TABLE 26. Coefficients of Correlation of Average Monthly Prices between Regions, the Philippines, 1969-1980
|Metro Manila (MM)||1.0|
|Cocos Region (JR)||0.98||1.0|
|Cagayan Valley (CV)||0.97||0.98||1.0|
|Central Luzon (CL)||0.96||0.98||0.97||1.0|
|Southern Tagalog (ST)||0.97||0.97||0.97||1.0|
|Bicol Region IBR)||0.93||0.96||0.95||0.94||0.95||1.0|
|Western Visayas (WV)||0.97||0.97||0.97||0.96||0.96||0.93||1.0|
|Central Visayas (CEV)||0.90||0.91||0.91||0.90||0.92||0.90||0.89||1.0|
|Eastern Visayas (EV)||0.90||0.94||0.93||0.93||0.94||0.95||0.93||0.88||1.0|
|Western Mindanao (WM)||-||-||-||-||-||-||-||-||-|
|Central Mindanao (CMO||0.94||0.95||0.96||0.94||0.96||0.96||0.95||0.92||0.94||-||1.0|
|Northern Mindanao (NM)||0.94||0.95||0.95||0.95||0.96||0.94||0.94||0.94||0.92||-||0.95||1.0|
|Southern Mindanao (SM)||0.95||0.95||0.97||0.95||0.97||0.96||0.96||0.93||0.94||-||0.98||0.96||1.0|
Source of regional price data: The Market Intelligence Section, Bureau of Agricultural Economics, Manila.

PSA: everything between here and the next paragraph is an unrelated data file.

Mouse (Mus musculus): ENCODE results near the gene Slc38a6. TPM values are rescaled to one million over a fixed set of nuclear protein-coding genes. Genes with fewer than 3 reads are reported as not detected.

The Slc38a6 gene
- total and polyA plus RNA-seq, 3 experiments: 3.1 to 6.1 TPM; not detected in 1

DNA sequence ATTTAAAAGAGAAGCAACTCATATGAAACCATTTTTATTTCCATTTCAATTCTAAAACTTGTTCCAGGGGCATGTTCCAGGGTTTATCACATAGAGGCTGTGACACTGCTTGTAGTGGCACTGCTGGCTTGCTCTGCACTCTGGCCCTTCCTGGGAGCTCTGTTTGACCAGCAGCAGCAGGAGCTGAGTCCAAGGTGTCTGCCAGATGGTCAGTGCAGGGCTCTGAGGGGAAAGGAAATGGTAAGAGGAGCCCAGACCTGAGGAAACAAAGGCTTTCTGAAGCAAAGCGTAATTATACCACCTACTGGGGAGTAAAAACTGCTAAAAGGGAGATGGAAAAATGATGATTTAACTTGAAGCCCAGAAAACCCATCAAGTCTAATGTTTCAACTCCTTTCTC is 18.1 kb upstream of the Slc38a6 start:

Geographical price margins should just account for the cost of transfer plus a reasonable amount of profit for the market intermediary. Observations in the local markets of fishpondproducing provinces indicate that price differences are occasionally far higher than the cost of marketing the fish. However, there are occasions when the price margins become negative, implying that retailers have sold milkfish at a price lower than the price paid to the wholesalers. On the other hand, it is interesting to note that there are cases (e.g., Pangasinan and Bulacan) where local retail prices are higher than those in Metro Manila, which is a popular outlet to both. To cite an instance, in the 1979 survey, Pangasinan retail prices averaged from P9.13 to P13.20 per kilogram of milkfish, while in Metro Manila, prices were from P7.29 to P 10.12. There are two possible reasons for this. First, a premium is often paid for Pangasinan milkfish because they have a national reputation for being"sweeter" than the milkfish produced in other provinces. In particular, they are preferred over milkfish from Laguna de Bay, which is the source of much of the Metro Manila supply. Secondly, suki obligations may lead to shipments to the Manila markets leaving local pockets of higher prices in producing provinces. As such, they reflect inefficiencies in the delivery sub-system. In general, retail prices are lower in the milkfish-producing provinces than in Metro Manila.